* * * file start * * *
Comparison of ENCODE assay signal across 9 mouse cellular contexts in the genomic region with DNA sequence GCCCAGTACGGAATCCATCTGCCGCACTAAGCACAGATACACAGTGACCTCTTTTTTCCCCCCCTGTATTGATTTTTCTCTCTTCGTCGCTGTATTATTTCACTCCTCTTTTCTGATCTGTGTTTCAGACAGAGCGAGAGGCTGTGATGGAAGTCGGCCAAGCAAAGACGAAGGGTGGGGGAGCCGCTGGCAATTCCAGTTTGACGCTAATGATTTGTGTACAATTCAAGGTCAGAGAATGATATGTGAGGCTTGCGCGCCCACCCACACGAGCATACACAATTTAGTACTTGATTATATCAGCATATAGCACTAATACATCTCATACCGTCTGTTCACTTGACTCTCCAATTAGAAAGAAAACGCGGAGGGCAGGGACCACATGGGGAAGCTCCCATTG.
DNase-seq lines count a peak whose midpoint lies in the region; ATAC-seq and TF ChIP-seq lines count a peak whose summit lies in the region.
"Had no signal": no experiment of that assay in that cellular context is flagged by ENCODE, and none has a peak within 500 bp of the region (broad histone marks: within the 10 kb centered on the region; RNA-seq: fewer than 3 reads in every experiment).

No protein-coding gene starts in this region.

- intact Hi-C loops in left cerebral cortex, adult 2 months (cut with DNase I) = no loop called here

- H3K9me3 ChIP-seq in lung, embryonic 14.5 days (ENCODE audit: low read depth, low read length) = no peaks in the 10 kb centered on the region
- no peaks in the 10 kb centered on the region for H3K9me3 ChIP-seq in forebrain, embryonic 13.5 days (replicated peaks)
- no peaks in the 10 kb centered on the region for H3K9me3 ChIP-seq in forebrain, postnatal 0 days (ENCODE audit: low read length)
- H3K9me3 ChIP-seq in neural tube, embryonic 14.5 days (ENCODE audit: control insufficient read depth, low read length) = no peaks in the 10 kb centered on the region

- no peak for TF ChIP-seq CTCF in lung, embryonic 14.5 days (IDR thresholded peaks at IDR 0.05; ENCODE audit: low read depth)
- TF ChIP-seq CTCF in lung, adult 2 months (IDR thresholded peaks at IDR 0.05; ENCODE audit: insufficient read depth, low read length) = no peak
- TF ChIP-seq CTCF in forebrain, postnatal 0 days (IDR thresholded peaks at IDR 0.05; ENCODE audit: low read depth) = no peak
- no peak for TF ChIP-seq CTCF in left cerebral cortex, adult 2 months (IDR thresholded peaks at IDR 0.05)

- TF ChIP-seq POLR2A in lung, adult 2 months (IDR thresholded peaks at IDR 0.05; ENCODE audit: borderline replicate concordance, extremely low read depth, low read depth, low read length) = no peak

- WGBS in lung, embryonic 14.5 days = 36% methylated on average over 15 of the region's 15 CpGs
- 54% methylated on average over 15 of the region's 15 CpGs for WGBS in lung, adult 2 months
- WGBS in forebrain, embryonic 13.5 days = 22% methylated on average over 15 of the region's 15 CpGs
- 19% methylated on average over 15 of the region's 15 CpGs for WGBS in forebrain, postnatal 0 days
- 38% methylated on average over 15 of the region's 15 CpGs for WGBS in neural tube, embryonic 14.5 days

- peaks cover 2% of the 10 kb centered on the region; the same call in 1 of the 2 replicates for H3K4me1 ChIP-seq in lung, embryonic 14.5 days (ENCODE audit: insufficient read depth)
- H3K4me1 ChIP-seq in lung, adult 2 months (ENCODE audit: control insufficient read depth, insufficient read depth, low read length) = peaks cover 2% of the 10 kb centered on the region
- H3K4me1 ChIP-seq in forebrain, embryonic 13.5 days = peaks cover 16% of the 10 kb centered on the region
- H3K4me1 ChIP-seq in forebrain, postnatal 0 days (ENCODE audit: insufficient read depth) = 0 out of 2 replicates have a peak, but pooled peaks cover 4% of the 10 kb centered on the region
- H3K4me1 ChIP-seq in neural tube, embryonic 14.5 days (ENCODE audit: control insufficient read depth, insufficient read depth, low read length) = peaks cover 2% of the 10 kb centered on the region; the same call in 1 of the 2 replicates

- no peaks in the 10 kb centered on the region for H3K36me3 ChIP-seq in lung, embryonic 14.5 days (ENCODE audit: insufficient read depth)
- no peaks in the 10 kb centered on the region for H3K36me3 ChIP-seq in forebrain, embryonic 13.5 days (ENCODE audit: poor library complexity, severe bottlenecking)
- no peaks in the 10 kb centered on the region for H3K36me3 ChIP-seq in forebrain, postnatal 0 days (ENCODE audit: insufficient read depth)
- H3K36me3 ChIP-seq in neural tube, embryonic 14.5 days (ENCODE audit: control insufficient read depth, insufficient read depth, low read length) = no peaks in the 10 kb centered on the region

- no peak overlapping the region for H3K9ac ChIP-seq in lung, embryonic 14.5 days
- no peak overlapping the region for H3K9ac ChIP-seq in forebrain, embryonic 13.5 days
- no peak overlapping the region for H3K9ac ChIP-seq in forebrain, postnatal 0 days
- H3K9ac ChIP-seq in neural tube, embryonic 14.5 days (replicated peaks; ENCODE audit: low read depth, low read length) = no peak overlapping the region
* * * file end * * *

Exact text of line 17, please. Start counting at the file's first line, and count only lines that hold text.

- WGBS in forebrain, embryonic 13.5 days = 22% methylated on average over 15 of the region's 15 CpGs